Ralph Fasanella (1914-1997) was born in New York City, the son of poor Italian immigrants. His father was an ice-delivery man, and his mother, who worked in a dress factory, spoke passionately about workers’ rights and labor unions. Ralph frequently skipped school, teaching himself to read from newspapers. At age 10, owing to truancy and troublemaking, Ralph was sent to a Catholic reform school, where he remained sporadically for four years. Thereafter, he worked at various jobs and became deeply involved in the union movement. At age 31, his hands began hurting—possibly from arthritis—and a friend suggested he try drawing to alleviate the pain. Ralph taught himself to draw and paint, visiting museums to study the work of master artists. He painted laborers, street scenes, and American historic events, using vivid, jewel-like colors and filling large canvases with small, rich details, encouraging viewers to savor them and catch every nuance. Eventually, Ralph’s paintings were exhibited in major U.S. museums. This well-written, sympathetic account rightfully shines a light on a major artist who merits wider recognition. The illustrations employ striking, vibrant colors and attention to minute details, masterfully emulating Fasanella’s own style. Readers will enjoy poring over them, in addition to the several included reproductions of Fasanella’s paintings.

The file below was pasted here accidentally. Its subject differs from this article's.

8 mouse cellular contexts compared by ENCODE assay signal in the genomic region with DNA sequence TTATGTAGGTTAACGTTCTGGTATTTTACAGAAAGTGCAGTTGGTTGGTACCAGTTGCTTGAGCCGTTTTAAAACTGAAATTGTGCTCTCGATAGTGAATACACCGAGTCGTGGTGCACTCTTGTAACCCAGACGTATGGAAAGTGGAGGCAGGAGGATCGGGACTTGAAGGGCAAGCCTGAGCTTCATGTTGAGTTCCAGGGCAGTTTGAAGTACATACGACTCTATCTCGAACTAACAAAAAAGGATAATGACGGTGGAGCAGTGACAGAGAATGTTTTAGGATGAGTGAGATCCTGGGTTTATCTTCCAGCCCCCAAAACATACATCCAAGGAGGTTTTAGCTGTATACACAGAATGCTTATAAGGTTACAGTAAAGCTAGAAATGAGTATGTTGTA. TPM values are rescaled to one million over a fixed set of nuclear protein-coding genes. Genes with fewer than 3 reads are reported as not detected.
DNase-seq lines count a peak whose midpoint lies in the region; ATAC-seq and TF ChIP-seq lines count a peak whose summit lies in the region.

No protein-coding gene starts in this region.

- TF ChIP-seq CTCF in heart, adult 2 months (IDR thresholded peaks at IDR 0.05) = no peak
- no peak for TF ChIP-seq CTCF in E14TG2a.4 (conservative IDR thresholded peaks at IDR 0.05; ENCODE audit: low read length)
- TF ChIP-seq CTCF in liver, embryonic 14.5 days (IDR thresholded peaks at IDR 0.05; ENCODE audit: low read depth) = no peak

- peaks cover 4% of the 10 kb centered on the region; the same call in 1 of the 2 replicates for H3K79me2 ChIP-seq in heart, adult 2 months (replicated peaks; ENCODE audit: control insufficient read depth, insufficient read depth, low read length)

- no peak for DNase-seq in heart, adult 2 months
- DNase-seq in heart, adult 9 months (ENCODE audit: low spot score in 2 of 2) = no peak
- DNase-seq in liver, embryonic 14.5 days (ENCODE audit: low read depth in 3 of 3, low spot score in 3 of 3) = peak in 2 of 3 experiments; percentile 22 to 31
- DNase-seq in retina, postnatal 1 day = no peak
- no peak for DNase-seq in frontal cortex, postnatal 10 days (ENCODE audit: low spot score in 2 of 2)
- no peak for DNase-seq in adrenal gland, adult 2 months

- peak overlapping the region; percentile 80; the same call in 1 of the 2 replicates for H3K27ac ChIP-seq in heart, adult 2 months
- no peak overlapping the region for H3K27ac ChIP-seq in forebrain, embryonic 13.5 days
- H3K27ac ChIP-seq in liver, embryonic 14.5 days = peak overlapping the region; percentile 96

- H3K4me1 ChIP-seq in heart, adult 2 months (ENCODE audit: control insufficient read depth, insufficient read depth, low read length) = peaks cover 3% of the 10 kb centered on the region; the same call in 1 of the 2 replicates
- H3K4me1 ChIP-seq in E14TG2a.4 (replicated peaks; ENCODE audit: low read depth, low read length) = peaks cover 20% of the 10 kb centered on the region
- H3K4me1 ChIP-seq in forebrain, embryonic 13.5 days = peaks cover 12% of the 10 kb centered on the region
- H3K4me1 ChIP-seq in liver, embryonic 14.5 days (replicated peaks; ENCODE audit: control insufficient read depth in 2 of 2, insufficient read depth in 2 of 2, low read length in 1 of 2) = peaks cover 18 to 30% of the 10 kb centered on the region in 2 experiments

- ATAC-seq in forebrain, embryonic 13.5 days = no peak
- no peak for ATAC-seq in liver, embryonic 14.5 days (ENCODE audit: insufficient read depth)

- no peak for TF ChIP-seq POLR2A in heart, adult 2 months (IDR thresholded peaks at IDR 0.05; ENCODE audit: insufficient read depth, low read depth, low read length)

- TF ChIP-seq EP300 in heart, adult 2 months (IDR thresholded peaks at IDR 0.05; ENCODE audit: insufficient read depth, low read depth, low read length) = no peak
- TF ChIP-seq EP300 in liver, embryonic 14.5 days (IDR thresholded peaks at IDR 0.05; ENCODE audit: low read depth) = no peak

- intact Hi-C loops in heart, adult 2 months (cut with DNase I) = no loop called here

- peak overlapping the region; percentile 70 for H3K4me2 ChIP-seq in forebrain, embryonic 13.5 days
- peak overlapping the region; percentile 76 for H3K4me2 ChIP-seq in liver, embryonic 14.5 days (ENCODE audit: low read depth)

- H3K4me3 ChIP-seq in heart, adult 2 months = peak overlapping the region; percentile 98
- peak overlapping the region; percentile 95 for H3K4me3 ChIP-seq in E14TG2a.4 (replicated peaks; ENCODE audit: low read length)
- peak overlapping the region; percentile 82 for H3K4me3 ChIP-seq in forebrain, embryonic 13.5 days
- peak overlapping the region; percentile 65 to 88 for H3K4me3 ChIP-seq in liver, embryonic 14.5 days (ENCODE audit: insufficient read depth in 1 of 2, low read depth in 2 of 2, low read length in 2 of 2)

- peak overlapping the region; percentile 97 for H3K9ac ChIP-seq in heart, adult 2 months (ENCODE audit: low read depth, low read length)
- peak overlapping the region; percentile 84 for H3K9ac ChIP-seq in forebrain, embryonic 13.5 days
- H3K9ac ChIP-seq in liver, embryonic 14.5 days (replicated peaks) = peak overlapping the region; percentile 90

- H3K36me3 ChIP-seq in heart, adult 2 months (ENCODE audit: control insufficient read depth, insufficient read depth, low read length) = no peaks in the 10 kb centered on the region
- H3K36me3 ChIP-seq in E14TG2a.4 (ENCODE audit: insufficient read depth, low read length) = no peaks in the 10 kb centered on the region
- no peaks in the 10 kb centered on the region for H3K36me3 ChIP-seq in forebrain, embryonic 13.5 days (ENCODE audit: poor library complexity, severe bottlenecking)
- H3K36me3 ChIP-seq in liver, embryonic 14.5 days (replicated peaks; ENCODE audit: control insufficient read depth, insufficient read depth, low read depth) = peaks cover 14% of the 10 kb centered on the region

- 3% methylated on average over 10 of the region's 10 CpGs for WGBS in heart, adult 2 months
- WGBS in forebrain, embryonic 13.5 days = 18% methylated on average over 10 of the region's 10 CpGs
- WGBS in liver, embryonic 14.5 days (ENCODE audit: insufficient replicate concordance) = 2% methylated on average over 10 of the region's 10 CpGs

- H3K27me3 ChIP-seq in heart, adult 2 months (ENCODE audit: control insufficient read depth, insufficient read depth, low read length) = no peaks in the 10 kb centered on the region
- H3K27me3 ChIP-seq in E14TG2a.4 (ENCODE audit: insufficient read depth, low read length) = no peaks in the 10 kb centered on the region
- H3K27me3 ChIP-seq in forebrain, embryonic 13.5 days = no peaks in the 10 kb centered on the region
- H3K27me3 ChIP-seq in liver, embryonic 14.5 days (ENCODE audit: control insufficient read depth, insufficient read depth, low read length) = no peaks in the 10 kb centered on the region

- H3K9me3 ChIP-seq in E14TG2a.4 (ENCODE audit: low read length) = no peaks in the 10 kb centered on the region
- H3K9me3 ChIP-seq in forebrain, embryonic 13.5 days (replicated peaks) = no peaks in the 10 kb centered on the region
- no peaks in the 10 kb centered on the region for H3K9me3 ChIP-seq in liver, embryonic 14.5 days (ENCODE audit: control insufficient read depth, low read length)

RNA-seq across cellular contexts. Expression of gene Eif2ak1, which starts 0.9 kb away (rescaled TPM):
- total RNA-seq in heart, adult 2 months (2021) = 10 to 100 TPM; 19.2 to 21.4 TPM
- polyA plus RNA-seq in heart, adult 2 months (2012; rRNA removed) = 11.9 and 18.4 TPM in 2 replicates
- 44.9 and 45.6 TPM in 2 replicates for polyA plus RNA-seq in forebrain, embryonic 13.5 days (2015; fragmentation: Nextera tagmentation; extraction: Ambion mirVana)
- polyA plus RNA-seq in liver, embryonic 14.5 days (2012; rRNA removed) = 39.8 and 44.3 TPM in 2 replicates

A very fine introduction to the life and work of a significant American craftsman.